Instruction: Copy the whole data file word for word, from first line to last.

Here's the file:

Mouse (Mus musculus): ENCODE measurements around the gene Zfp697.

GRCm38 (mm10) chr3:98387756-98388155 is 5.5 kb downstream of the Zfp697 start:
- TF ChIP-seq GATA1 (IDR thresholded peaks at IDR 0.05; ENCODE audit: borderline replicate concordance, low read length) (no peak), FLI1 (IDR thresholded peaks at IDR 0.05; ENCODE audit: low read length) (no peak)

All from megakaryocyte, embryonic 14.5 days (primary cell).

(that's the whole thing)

Mouse (Mus musculus): ENCODE measurements around the gene Zfp697.

GRCm38 (mm10) chr3:98387756-98388155 is 5.5 kb downstream of the Zfp697 start:
- TF ChIP-seq GATA1 (IDR thresholded peaks at IDR 0.05; ENCODE audit: borderline replicate concordance, low read length) (no peak), FLI1 (IDR thresholded peaks at IDR 0.05; ENCODE audit: low read length) (no peak)

All from megakaryocyte, embryonic 14.5 days (primary cell).